I asked the deputy contracting manager why professional services and IT development and maintenance were being recorded as regular salary.  He said that there was extra budget in salary and they had max’ed out the budget for professional services.  I had seen this before – but knew that it was easy to properly adjust budget from one account to another – particularly for a large project like this.  When I challenged him on this – he pulled me into an empty meeting room and quietly explained that the project Finance Manager was deliberately hiding contracting and IT expenditures because he was using earmarked project funds to support the development of a corporate project management system without approval from senior management.

I met the project’s Finance Manager and he explained that the original company who provided the project management software had gone broke and we now “owned” the software and were legally allowed to modify it.  He also stated that since the company had many large projects, we would benefit from having a customized project management software package.  However, when I talked to the Senior Project Manager, she clearly stated that she did not have the authority to spend earmarked project funding to develop a project management software application and was unaware of the efforts of the Finance Manager.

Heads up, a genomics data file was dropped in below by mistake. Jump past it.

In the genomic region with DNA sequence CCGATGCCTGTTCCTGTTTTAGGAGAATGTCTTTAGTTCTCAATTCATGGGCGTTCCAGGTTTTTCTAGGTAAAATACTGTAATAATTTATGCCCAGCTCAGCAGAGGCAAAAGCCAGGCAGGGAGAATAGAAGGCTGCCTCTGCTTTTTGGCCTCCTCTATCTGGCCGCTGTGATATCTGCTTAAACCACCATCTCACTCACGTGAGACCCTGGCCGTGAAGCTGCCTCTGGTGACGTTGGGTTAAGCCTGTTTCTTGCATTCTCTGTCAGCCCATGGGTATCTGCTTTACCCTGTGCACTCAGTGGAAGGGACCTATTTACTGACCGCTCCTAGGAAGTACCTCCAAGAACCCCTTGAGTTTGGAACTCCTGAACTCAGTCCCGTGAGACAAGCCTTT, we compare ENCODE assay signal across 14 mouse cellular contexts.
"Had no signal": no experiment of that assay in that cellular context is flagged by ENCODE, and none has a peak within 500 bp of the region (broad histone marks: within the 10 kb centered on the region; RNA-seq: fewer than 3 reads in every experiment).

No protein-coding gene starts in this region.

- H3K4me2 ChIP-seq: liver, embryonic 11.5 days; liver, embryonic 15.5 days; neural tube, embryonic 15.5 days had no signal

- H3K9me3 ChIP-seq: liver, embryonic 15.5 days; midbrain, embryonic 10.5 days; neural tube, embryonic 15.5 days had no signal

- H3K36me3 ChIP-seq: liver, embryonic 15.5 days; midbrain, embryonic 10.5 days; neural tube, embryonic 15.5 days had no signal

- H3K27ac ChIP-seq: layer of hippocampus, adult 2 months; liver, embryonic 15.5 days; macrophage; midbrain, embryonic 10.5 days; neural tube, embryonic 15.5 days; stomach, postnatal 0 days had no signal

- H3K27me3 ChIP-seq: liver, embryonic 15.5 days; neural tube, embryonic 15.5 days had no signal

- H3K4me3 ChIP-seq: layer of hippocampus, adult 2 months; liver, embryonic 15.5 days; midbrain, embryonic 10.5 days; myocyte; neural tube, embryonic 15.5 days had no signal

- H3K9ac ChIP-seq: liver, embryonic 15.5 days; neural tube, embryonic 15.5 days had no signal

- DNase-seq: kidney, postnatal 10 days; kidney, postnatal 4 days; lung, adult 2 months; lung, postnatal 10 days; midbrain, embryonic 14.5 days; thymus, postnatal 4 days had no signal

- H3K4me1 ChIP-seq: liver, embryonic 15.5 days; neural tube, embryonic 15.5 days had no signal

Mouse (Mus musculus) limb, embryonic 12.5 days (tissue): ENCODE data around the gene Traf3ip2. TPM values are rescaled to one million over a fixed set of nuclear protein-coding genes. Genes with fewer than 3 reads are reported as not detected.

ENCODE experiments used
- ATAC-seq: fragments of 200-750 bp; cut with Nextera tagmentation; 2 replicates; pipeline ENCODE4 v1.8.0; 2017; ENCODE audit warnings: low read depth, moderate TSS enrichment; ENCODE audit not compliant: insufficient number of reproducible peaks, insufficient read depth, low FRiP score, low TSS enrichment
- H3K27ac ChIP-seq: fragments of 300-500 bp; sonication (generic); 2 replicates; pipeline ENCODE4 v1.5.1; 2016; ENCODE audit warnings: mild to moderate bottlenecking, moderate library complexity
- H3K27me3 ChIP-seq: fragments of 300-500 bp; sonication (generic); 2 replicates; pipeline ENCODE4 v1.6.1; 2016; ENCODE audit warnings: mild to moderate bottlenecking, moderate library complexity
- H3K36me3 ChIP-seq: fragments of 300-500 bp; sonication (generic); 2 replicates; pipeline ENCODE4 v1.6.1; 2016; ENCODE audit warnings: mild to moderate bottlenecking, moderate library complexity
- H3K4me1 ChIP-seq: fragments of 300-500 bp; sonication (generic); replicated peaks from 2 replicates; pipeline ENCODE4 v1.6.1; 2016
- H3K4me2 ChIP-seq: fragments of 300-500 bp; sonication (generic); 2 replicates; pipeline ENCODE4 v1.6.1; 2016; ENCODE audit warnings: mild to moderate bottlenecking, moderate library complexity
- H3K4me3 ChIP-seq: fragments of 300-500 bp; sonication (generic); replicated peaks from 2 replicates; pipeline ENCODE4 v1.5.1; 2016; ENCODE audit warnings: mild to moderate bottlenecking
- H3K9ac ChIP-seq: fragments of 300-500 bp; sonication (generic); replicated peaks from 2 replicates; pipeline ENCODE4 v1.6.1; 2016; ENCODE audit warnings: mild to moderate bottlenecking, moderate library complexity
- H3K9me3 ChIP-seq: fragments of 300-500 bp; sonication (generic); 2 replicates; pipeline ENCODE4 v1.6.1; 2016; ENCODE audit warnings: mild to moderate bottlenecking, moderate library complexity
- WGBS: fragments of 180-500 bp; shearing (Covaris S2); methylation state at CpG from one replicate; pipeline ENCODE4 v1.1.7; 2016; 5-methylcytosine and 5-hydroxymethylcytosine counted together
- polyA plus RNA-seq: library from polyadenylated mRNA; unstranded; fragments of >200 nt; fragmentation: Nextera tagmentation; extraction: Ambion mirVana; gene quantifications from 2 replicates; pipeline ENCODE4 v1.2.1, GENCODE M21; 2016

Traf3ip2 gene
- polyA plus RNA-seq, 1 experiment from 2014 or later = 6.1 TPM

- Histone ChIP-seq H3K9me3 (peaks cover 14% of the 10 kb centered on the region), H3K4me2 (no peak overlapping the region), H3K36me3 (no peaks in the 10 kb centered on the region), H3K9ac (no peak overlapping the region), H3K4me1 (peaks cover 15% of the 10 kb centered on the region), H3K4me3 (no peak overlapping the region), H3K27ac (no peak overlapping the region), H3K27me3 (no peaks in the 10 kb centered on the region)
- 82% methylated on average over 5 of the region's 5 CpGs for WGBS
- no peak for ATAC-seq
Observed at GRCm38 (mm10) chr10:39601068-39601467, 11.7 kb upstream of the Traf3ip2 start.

I reviewed the contracts related to IT services and the project had spent over $12M for the modification of the project management software without a solid system development plan, change modification process or other sound programming practices in place.

I continued my review of the contract details analyzing them by contracting option: sole source, non-competitive and competitive.  This clearly showed that all of the contracts were sole-sourced to a single firm and that the contract amounts were just under the competitive bid threshold.  When I questioned the Contracting Manager about this, he said that the Finance Manager had instructed him to split the contracts so they could be sole-sourced.  I asked him why he had signed all of the contracts except for the 14 contracts I had in my hand – which had been signed by the Finance Manager.  I wondered why the Finance Manager was signing contract – this seemed like a conflict of interest.  He said that those contracts were for the services of the Finance Manager’s daughter (under her married name) and he refused to sign them.  He told me that she was being paid at a senior programmer level but in fact had no programming skills and was only performing clerical duties.  Suddenly I was immersed in a possible fraud.